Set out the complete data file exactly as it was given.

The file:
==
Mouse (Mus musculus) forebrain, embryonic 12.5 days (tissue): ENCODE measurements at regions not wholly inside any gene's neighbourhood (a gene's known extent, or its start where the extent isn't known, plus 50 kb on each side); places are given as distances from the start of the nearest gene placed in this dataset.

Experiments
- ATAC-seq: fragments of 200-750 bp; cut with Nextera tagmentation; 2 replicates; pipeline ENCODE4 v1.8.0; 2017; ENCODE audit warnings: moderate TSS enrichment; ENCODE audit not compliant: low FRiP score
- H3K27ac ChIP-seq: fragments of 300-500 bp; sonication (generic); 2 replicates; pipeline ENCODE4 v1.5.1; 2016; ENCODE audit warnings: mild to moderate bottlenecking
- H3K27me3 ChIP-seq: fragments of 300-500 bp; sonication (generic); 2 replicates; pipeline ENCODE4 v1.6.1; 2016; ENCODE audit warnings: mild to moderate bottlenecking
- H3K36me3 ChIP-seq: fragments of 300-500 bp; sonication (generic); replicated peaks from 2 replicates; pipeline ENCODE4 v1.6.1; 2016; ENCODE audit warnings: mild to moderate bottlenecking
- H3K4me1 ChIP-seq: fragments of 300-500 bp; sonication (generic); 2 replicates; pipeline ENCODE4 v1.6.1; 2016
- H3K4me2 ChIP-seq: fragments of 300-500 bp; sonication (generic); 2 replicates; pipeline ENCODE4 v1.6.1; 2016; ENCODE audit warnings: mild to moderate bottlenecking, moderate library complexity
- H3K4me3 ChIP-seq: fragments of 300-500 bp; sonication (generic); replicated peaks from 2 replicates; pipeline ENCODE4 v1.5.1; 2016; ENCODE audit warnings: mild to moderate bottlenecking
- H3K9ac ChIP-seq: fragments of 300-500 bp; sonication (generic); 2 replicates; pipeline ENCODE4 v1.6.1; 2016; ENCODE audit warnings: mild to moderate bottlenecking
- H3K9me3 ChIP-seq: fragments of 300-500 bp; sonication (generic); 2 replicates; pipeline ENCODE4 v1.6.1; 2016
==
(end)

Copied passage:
Mouse (Mus musculus) forebrain, embryonic 12.5 days (tissue): ENCODE measurements at regions not wholly inside any gene's neighbourhood (a gene's known extent, or its start where the extent isn't known, plus 50 kb on each side); places are given as distances from the start of the nearest gene placed in this dataset.

Experiments
- ATAC-seq: fragments of 200-750 bp; cut with Nextera tagmentation; 2 replicates; pipeline ENCODE4 v1.8.0; 2017; ENCODE audit warnings: moderate TSS enrichment; ENCODE audit not compliant: low FRiP score
- H3K27ac ChIP-seq: fragments of 300-500 bp; sonication (generic); 2 replicates; pipeline ENCODE4 v1.5.1; 2016; ENCODE audit warnings: mild to moderate bottlenecking
- H3K27me3 ChIP-seq: fragments of 300-500 bp; sonication (generic); 2 replicates; pipeline ENCODE4 v1.6.1; 2016; ENCODE audit warnings: mild to moderate bottlenecking
- H3K36me3 ChIP-seq: fragments of 300-500 bp; sonication (generic); replicated peaks from 2 replicates; pipeline ENCODE4 v1.6.1; 2016; ENCODE audit warnings: mild to moderate bottlenecking
- H3K4me1 ChIP-seq: fragments of 300-500 bp; sonication (generic); 2 replicates; pipeline ENCODE4 v1.6.1; 2016
- H3K4me2 ChIP-seq: fragments of 300-500 bp; sonication (generic); 2 replicates; pipeline ENCODE4 v1.6.1; 2016; ENCODE audit warnings: mild to moderate bottlenecking, moderate library complexity
- H3K4me3 ChIP-seq: fragments of 300-500 bp; sonication (generic); replicated peaks from 2 replicates; pipeline ENCODE4 v1.5.1; 2016; ENCODE audit warnings: mild to moderate bottlenecking
- H3K9ac ChIP-seq: fragments of 300-500 bp; sonication (generic); 2 replicates; pipeline ENCODE4 v1.6.1; 2016; ENCODE audit warnings: mild to moderate bottlenecking
- H3K9me3 ChIP-seq: fragments of 300-500 bp; sonication (generic); 2 replicates; pipeline ENCODE4 v1.6.1; 2016